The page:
U.S. Law Targets Rights Violators in Iran

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By Babak Dadvand
September 9, 2017

In the first week of August 2017, President Donald Trump signed into law, arguably the most impactful Iran sanctions bill ever drafted by congress.  To those of us who follow Iranian regime and America’s attempts to curtail its malign influences, “Countering America’s Adversaries Through Sanctions Act” (H.R.3364) is a historic development, to say the least.  This is not an overstatement since for the first time ever U.S. law treats, as a foreign terrorist entity, the Islamic Revolutionary Guards Corps (IRGC). For 4 decades, the IRGC has served as Ayatollah’s primary domestic suppression and foreign terrorism arm.  Yet history shall ultimately testify that this newly ratified law will serve as a vibrant demonstration of this nation’s moral compass while helping to deteriorate further, the pillars of religious tyranny in Iran.

The sanctions levied against IRGC and its agents or affiliates are today similar to those applicable with respect to a foreign terrorist person/entity and subject to Presidential Executive Order No. 13224.   Signed by President George W. Bush on September 23, 2011; the Order and its sister edicts are major tools with which the United States Government disrupts the financial support network for terrorists and terrorist organizations.

More importantly, section 106 of the act imposes additional sanctions on Iran with respect to persons responsible for human rights abuses (more on this later).  It would be instructive to note, however that many atop the Iranian theocracy are past and present IRGC members or agents.   If duly enforced, the law will hence help cripple Tehran’s ability to project terror within and outside of Iran.

Given the political atmosphere in Washington, considerable public attention was understandably directed at the bill’s impact on Russia and to a lesser extent on North Korea.  However, the Act’s first paragraph provides many clues about its focus, its potential in curbing Iranian adventurism, and positively impacting the Iranian people & their democratic aspirations.

The law, “directs the President to impose sanctions against: (1) Iran’s ballistic missile or weapons of mass destruction programs, (2) the sale or transfer to Iran of military equipment…and (3) Iran’s Islamic Revolutionary Guard Corps and affiliated foreign persons.”   Congress should certainly be applauded for drafting the legislation. In making of the law, the United States is now in a prime position to truly weaken the religious tyrants in Tehran.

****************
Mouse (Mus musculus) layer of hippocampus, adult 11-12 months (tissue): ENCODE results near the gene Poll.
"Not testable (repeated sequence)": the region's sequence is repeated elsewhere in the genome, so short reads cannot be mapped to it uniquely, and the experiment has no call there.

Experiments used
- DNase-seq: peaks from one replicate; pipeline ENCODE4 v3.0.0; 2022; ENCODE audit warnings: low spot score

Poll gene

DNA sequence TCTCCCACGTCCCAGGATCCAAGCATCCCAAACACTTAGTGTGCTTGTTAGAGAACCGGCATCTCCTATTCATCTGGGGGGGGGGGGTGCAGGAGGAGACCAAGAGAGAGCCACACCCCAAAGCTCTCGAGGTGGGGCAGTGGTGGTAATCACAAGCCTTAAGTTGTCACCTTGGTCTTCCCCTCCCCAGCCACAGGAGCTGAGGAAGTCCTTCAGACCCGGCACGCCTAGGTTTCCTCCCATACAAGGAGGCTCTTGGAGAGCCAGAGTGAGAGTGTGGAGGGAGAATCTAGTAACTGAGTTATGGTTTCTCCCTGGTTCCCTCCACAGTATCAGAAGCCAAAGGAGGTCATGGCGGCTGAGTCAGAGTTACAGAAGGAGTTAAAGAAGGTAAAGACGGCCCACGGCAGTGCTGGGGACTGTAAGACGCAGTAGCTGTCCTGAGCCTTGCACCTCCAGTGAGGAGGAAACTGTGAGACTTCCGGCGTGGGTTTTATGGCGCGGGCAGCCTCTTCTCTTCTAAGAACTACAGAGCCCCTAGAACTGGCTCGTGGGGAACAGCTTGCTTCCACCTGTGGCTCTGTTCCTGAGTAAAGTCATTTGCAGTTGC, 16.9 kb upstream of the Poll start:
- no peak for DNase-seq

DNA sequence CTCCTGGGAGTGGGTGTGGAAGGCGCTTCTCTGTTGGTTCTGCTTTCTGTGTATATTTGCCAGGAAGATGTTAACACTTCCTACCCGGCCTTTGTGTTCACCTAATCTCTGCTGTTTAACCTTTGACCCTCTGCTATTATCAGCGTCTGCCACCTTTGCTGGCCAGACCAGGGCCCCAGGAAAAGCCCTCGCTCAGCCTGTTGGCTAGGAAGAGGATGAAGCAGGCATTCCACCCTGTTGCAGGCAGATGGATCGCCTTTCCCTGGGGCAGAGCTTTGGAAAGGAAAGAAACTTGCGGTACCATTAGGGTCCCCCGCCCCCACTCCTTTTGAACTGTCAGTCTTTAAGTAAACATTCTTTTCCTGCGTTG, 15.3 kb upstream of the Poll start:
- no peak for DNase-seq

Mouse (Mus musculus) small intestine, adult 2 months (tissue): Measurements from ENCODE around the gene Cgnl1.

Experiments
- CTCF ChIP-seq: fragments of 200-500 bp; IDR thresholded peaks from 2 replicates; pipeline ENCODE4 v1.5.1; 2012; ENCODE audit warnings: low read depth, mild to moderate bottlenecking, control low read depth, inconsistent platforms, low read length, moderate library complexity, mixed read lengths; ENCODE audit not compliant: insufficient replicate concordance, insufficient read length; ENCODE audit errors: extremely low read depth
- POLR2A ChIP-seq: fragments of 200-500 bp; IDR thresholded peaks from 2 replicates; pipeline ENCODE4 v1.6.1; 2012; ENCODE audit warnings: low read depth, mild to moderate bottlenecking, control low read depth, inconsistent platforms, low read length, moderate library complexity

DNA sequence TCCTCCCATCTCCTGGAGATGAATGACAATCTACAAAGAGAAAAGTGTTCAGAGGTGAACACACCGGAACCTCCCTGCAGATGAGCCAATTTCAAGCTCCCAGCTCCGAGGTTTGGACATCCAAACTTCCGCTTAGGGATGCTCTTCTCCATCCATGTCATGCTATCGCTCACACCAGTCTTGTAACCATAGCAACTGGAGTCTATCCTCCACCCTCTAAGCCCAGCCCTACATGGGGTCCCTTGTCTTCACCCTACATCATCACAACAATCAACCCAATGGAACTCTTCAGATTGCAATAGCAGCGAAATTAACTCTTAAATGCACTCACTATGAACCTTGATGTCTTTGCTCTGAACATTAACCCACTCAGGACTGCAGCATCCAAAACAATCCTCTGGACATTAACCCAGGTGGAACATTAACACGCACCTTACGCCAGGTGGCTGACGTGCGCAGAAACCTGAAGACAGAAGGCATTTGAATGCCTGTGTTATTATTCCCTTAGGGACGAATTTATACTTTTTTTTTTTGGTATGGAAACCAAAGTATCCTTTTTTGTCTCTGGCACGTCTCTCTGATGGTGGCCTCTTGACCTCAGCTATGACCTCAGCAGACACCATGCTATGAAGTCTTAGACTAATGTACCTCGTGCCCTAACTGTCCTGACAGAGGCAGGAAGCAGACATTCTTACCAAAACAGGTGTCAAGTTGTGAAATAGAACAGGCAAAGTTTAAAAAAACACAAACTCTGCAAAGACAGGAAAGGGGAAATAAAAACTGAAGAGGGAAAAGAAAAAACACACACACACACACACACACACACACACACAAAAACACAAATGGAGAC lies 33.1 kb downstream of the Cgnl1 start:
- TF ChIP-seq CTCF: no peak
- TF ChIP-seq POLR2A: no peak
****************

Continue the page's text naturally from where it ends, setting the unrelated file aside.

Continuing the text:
The sanctions include IRGC activity related to:

1)             The proliferation of weapons of mass destruction and delivery systems for such weapons (Exe. Orders 13382, 13224)

2)             Support for acts of international terrorism (Exe. Orders 13224, 13606)

3)             Human rights abuses in Iran & Syria ((Exe. Orders 13224, 13553 & 13606)

The act also requires the President to hold American allies accountable, if they fail to impose corresponding sanctions on the IRGC.

On human rights, recent congressional action and regime’s own behavior suggest that such abuses will no longer be on the backburner.  Particularly, the 1988 massacre of 30,000 political prisoners is coming back to hunt the Ayatollahs.  In the summer of that faithful year, on orders of then supreme leader Khomeini, many of Iran’s current leaders engaged in a systemic extrajudicial execution spree.  Adding to the worldwide attention on the crime, 55 bipartisan members of congress co-sponsored House Resolution 188, “Condemning the Government of the Islamic Republic of Iran for the 1988 massacre of political prisoners and calling for justice for the victims.”

On Iran, it is now American law that our President reports to Congress, the names of those “responsible for extrajudicial killings, torture, or other gross violations of internationally recognized human rights committed against individuals in Iran” and Syria.  It does not stop there.  U.S. now demands that the reigning administration, “expose illegal activity carried out by officials of the Government of Iran.”

In March 2017, U.N. Ambassador Nikki Haley pledged to put, “the issue of human rights on the agenda.” “This is “not just a question of morality,” she said, “It’s a question of the very peace and security.”  Iranian-Americans and devotees of liberty & peace should be pleased for, less than 6 months later; it is at last the IRGC that is blacklisted and on the defensive.

In this new paradigm, the murderers of Tehran will certainly find fewer places to hide.


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